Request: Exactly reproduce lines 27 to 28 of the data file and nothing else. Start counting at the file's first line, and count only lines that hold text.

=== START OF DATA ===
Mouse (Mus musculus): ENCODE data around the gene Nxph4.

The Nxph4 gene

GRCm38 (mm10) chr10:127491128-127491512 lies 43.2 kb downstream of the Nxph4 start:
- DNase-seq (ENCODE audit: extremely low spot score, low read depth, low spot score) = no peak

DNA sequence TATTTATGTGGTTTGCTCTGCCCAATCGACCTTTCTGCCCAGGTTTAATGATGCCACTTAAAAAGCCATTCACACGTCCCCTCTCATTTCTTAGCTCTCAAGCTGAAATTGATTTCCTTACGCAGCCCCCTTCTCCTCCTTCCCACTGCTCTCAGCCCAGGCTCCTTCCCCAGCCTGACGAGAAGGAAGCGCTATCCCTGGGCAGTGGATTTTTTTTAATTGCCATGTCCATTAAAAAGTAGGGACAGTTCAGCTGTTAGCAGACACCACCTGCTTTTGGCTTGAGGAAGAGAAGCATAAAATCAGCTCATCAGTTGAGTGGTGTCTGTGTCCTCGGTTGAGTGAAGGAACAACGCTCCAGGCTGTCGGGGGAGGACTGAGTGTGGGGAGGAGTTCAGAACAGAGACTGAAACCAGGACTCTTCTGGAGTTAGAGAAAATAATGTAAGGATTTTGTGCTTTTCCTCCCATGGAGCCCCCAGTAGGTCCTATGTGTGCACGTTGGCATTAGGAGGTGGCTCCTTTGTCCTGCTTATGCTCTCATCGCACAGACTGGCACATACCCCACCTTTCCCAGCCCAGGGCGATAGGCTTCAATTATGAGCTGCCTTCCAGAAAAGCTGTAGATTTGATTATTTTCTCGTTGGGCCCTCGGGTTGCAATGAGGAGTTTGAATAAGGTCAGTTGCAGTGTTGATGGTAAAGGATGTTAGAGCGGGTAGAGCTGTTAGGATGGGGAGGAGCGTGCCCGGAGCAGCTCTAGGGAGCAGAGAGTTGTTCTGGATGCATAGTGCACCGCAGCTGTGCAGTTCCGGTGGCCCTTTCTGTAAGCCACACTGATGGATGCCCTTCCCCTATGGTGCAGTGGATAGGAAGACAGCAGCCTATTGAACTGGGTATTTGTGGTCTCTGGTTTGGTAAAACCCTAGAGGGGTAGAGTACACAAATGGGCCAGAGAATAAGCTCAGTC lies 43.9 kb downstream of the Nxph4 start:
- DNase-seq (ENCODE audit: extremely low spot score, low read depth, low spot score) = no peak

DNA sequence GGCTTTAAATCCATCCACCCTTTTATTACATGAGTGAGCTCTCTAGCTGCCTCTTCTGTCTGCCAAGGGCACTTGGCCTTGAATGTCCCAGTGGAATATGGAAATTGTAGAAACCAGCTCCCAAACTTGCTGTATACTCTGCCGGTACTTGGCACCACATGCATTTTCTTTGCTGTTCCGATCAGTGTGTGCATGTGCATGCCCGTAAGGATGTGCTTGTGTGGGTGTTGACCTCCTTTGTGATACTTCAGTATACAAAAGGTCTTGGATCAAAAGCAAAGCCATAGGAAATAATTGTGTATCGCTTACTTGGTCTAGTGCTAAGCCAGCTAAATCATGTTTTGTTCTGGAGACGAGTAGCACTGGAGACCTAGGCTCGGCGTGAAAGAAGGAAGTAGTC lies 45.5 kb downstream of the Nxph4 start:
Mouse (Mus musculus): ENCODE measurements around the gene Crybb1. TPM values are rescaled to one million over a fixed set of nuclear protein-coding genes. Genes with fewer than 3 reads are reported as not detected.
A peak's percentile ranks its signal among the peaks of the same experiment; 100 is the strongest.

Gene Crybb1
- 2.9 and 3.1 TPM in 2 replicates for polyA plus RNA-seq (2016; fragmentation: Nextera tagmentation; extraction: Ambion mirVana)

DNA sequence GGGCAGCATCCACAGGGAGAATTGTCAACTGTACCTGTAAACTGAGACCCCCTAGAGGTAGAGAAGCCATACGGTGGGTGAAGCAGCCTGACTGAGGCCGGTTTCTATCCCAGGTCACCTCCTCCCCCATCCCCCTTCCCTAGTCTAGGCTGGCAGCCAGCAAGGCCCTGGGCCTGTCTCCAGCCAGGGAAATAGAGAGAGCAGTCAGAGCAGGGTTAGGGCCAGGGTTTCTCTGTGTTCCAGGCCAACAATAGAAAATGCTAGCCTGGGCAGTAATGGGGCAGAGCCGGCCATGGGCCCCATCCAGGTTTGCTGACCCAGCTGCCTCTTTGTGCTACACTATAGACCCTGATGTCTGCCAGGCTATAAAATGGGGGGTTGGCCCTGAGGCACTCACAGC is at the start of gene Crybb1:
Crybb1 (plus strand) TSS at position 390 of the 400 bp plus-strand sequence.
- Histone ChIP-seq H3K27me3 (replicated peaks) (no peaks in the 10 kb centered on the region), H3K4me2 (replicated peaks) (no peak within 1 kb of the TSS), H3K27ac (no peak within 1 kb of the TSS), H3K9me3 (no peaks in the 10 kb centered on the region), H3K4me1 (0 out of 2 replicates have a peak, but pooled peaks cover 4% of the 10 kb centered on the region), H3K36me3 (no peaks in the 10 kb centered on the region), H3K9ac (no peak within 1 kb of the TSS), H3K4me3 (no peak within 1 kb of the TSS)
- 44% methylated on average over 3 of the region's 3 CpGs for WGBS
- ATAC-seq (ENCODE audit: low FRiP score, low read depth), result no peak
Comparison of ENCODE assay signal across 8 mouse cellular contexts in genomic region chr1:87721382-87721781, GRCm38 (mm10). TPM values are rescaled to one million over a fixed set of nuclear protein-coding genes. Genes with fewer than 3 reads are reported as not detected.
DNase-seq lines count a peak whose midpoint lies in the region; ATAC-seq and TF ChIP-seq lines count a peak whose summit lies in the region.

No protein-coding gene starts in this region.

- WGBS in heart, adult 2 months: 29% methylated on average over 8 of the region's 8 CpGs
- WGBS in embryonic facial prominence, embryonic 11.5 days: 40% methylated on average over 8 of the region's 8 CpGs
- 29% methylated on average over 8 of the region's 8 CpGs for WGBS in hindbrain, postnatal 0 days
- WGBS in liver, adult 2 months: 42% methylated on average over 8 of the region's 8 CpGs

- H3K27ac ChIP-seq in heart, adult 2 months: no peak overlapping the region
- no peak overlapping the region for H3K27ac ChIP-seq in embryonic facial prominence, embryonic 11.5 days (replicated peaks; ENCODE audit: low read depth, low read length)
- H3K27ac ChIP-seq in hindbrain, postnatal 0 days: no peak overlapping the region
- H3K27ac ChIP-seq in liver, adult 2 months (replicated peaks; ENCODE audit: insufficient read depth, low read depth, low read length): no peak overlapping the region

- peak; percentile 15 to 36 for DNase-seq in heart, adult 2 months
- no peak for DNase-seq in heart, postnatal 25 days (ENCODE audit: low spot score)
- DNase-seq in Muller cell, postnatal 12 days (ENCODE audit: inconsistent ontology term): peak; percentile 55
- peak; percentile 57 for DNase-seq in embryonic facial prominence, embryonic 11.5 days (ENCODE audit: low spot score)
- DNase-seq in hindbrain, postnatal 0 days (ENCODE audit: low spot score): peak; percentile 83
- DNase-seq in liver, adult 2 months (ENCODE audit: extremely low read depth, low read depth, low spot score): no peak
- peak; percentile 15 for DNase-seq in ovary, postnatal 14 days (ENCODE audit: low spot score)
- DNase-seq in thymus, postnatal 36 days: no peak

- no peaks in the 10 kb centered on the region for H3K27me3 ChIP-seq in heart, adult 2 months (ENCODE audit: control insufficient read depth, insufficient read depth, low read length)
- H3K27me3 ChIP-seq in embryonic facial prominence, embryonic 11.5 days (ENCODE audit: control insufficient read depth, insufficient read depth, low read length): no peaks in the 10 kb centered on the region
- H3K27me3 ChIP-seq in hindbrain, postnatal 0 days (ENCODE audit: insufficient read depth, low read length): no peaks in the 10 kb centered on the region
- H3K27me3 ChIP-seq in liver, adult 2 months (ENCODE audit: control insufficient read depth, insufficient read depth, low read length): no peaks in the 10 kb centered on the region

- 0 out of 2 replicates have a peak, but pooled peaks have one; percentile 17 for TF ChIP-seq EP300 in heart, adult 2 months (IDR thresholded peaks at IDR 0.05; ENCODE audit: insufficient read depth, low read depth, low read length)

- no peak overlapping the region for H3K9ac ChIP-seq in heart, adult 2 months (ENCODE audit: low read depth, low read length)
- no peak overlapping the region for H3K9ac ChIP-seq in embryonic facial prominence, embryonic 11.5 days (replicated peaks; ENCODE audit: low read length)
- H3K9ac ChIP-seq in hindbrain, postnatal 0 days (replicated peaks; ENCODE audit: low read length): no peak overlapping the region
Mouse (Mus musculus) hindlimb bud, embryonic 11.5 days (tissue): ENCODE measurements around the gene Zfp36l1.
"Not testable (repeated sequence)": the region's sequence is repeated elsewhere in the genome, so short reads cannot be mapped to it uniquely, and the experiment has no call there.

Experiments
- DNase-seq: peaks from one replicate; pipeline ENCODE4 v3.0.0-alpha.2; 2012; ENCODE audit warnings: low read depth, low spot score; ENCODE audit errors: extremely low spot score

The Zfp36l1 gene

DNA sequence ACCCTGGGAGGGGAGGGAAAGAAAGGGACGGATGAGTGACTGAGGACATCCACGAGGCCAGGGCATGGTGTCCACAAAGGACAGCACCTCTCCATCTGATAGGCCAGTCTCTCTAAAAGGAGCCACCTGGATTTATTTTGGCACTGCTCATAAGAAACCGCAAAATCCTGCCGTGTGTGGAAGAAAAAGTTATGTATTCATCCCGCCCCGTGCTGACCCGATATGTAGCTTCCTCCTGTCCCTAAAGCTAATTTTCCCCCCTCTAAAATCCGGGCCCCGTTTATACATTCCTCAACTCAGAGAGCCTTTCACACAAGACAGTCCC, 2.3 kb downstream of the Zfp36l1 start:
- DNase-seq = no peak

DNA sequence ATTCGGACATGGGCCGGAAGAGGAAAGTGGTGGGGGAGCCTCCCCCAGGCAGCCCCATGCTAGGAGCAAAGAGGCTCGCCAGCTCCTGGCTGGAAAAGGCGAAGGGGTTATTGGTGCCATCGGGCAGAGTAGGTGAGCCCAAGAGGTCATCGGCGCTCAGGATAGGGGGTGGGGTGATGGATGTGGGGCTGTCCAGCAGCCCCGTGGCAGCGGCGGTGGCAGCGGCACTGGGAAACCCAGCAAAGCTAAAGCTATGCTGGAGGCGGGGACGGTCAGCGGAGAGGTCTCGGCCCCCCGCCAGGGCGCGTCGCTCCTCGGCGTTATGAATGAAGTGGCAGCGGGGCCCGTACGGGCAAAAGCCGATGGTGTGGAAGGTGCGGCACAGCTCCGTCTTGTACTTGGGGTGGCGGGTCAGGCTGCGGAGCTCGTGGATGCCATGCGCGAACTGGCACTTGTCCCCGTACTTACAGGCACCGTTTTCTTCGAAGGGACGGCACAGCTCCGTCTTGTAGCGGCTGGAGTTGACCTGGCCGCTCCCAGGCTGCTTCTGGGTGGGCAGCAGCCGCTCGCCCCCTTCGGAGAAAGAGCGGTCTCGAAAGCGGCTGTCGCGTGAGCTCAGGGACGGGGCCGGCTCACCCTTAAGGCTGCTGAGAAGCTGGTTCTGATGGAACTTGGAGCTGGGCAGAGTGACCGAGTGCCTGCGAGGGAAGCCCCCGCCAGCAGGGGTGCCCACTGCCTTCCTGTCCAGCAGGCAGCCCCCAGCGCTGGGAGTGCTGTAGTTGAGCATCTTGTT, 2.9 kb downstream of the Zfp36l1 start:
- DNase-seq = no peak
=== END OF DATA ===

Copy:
- H3K27ac ChIP-seq in liver, adult 2 months (replicated peaks; ENCODE audit: insufficient read depth, low read depth, low read length): no peak overlapping the region

- peak; percentile 15 to 36 for DNase-seq in heart, adult 2 months